Have you ever found that Autodesk, bless them, will put really cool features and options in the commands of AutoCAD but, for some yet-to-be-identified reason, the default option is NOT the really useful one? The Extend and Trim commands have this really great option called Edge… but the default is set to <No Extend>. Take a look at the Basics article and you'll see what I mean.
Also in our December bag of presents is a quick overview of the Gradient hatch, a bit of insight into the frame feature of the Wipeout command and an idea for a command tool on your favorite palette. Have a safe and blessed holiday season then flip that calendar and get ready for more surprises in the New Year!
Last month I covered some fun editing features and I found a couple other ones that I wanted to pass along. As I was reviewing the last 22 months of tips (yes, I am coming up on the two year anniversary of writing this column for this terrific website), I discovered that I needed to pass along the updated features of Palettes in AutoCAD 2005. Now that may take a couple issues. In the meantime, carry on and pass along your questions and insights anytime.
On a personal note, it looks like I will be traveling to the continent of Africa to present training in Egypt and Zimbabwe early next year. There are a number of you in the UK/EU who have visited my website, too, so if you are interested in hosting or attending my AutoCAD Toolbelt Workshop, please contact me soon as planning this trip will take a bit of time.
As I was presenting an AutoCAD workshop to an architectural firm in Colorado Springs, Colorado last month (www.rtaarchitects.com), I came to the startling realization that I had failed to present some very fundamental, yet powerful features in the pages of this column. I will frequently use the archives of this column (found at the bottom of this page), when a question is brought up during a training session…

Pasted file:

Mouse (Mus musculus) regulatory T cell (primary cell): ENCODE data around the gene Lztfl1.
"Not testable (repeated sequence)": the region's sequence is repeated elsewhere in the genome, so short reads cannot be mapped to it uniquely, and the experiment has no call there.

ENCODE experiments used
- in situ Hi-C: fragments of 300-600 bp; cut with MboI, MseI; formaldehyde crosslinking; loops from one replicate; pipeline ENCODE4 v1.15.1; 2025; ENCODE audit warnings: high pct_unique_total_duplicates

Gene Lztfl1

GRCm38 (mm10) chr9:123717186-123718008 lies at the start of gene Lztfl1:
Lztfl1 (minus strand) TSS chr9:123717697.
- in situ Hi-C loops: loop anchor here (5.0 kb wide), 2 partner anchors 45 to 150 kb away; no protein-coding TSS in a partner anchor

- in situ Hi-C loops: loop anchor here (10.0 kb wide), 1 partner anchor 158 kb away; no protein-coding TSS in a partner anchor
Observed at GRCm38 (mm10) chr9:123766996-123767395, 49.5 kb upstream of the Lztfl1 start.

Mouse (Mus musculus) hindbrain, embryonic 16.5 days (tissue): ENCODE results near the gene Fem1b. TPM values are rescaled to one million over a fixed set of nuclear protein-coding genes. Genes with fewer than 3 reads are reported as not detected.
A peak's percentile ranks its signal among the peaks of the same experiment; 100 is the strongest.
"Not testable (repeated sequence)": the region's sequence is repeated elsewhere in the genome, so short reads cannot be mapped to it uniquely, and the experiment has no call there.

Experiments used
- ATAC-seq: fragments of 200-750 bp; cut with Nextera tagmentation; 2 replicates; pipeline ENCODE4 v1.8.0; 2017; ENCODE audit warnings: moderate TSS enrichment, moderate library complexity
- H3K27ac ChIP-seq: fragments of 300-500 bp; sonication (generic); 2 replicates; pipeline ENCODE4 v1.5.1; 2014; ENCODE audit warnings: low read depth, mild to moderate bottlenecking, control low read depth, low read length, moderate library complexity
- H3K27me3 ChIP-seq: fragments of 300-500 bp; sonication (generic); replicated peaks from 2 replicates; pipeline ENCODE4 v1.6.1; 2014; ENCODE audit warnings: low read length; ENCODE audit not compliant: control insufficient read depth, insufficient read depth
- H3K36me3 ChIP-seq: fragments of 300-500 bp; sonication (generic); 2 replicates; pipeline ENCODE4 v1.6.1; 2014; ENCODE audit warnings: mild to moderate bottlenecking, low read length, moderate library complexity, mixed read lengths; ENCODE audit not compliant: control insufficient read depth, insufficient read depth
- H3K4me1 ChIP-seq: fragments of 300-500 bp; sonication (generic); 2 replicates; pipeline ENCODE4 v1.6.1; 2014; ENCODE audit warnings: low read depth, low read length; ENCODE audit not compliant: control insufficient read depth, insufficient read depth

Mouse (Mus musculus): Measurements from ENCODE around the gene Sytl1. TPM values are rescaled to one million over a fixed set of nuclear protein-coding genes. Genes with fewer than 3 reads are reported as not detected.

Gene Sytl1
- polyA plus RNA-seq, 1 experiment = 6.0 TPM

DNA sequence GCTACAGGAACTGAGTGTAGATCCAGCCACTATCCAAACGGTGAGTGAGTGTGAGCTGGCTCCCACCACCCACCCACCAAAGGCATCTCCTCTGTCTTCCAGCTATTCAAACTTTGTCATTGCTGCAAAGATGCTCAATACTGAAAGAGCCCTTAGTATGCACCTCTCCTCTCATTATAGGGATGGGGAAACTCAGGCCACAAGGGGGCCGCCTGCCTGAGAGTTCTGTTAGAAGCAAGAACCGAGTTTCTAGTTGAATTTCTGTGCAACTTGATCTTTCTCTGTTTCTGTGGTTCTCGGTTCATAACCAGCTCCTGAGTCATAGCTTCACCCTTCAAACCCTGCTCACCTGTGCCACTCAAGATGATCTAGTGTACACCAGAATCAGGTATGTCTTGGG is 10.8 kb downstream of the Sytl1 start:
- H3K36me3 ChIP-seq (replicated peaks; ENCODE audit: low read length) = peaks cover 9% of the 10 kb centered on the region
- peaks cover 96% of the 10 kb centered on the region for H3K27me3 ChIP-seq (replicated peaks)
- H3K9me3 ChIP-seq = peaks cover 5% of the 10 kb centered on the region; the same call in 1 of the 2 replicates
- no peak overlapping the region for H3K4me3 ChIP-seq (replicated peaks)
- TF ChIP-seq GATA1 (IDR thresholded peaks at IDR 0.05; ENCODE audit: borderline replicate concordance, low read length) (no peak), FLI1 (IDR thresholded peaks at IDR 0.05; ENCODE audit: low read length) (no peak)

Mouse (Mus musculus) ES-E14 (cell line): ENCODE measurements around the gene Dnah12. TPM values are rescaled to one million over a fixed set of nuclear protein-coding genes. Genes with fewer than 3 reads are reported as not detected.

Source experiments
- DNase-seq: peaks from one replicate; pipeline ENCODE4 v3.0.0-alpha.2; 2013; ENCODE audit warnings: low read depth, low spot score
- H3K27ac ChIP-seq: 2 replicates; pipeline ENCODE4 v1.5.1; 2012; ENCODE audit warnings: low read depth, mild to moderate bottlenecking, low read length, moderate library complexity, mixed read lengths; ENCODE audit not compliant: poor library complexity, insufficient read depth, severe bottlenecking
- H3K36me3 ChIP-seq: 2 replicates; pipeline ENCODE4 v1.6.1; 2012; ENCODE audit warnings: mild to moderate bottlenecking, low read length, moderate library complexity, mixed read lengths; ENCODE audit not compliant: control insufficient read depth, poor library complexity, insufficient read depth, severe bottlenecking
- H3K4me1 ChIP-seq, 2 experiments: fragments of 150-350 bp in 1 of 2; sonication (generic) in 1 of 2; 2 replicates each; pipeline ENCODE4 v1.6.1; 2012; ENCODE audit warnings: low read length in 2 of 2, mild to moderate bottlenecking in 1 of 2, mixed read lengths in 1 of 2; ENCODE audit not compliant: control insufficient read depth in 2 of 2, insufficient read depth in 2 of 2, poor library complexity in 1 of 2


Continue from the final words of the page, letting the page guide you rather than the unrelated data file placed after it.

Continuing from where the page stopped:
The Align and Lengthen utilities are under-utilized mostly because folks don't know they're out there. One of the more misunderstood features is Pedit, a feature that may take a couple months to fully review. Also, the Region command has been around since R11, I think, and believe it or not, is part of AutoCAD LT. And LT even has the three Booleans of Intersect, Union, and Subtract.
This collection is, once again, driven partly by questions from the many emails I receive, as well as a follow-up to last month's article on the UCS. The Basics section reaches back to a very fundamental but important element in creating and editing objects.
And in response to those managers who need to know why you should upgrade to A2005, let me refer to a customer response after I presented my A2005 Update course: "We won't be saving just minutes, we'll be going home before dark!".